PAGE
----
Transitioning to Polylith

Last updated 18 days ago

How much will Polylith affect our current deployment setup?

Migrating to Polylith from a Monolith, Microservices or Serverless architecture is relatively easy. That's because we can individually migrate each artefact to a Polylith system without changing anything else about our deployment.

Let's say that we have twelve Microservices in our current solution. After we complete the initial stage of a migration to Polylith, then we'll still have twelve Microservices, but each will be a Polylith system.

Let's take a look at the steps involved in transitioning from each type of architecture.

From a Monolith

Don't forget to check that the system compiles, builds and all tests pass after each step.

1. Create a new workspace, and add a new system, with an empty base. 2. Copy all your Monolith's code, including its API and libraries, into the base.

Now we have a system with a huge "monolithic" base and a bunch of libraries

3. Extract all the code from the base (except the API) into a single "monolithic" component:

Now we have a system with a thin base and a huge "monolithic" component

It's tempting to do a lot of refactoring during this first component extraction phase, but we'd advise against that. Instead, we should just move all our code into a single component, and change as little as possible about its structure. This ensures that we don't introduce any bugs, and gives us a known and stable state to continue from.

4. This is where the real fun starts, because now we can refactor the code to increase the quality of the system. We start by teasing out one component at a time from our "monolithic" component:

Now we have a system with five components

When we've finished extracting all the components, we'll have a system that's in good shape. Some components will handle a specific part of our domain, some might manage integration with external systems, and others will be responsible for infrastructure features such as logging or persistence.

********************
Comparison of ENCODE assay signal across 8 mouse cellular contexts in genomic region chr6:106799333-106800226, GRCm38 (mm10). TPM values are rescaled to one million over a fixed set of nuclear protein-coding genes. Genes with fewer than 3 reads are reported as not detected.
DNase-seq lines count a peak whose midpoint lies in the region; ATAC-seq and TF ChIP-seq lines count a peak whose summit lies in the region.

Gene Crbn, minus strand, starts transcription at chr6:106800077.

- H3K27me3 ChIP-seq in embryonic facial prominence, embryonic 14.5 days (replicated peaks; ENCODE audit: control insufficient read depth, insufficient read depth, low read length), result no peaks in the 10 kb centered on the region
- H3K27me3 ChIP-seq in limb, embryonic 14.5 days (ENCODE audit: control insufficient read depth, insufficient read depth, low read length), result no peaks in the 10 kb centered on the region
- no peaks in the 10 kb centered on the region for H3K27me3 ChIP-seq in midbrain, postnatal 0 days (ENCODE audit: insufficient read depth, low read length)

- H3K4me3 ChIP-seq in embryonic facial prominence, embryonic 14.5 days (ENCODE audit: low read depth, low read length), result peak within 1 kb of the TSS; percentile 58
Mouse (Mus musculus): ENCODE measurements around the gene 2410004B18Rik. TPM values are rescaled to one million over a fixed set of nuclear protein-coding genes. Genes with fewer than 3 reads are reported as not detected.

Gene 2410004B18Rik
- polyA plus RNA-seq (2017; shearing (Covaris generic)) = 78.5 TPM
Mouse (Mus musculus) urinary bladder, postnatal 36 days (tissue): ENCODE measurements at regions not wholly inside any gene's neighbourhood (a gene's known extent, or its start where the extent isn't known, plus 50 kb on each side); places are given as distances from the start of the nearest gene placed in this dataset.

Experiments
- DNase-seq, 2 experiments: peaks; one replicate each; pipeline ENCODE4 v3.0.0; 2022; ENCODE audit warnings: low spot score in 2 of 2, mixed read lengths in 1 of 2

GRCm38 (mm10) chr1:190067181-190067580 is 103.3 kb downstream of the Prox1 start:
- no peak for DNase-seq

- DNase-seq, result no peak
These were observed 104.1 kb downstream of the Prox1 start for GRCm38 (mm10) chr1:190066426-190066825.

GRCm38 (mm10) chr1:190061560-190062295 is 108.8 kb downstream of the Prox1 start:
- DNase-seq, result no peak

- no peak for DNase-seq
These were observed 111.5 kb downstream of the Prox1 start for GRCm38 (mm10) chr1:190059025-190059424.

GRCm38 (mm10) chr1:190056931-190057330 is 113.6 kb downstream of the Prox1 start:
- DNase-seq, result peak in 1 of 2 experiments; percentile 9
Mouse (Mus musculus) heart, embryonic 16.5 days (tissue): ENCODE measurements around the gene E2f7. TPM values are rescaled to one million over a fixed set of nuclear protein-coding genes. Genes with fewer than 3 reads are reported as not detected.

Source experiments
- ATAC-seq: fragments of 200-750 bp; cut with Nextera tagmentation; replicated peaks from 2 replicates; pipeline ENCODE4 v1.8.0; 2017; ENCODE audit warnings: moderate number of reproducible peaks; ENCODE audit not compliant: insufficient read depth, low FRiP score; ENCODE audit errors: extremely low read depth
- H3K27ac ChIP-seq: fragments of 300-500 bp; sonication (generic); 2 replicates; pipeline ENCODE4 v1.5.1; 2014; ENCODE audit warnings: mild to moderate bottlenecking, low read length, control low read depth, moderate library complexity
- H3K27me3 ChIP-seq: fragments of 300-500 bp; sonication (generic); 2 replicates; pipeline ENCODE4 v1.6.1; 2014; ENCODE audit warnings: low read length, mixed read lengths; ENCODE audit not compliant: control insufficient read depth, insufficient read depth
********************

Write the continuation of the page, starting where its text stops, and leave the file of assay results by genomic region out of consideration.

From Microservices

Microservices is an architecture consisting of many small Monoliths. This means that migrating to Polylith is as simple as performing the Monolith migration steps on each service:

It's tempting to try merging components across system boundaries as soon as we notice similarities. We'd advise against this because during the transition we want every Polylith Microservice to behave exactly the same as before. This ensures that we don't introduce any bugs and gives us a known and stable state to continue from.

Once the initial migration of all our microservices to Polyliths is complete, then we can start to refactor.

It's likely that there are a number of common components that can be shared across mulitple systems. Resuing components in this way, make our codebase DRY and easier to maintain.

We might also discover that we had prematurely optimised our Microservice architecture for scalability and/or single responsibility. In other words, we have more systems than we actually need to achieve the scalability we require.

Those additional systems come with a hefty complexity cost, so we'll be able to make our life much simpler by combining them into fewer Polylith systems. Whilst still maintaining the architectural benefits of separating our code into single responsibility components.

From Serverless

Serverless is an architecture consisting of many Lambda functions. This means that migrating to Polylith is as simple as performing the Monolith migration steps on each Lambda:

A Lambda function with a single endpoint (the "handler function")

As with Microservices, we are not forced to migrate all our Lambdas at the same time. If we have many Lambdas this is especially good news, because it allows us to migrate in small and controlled steps.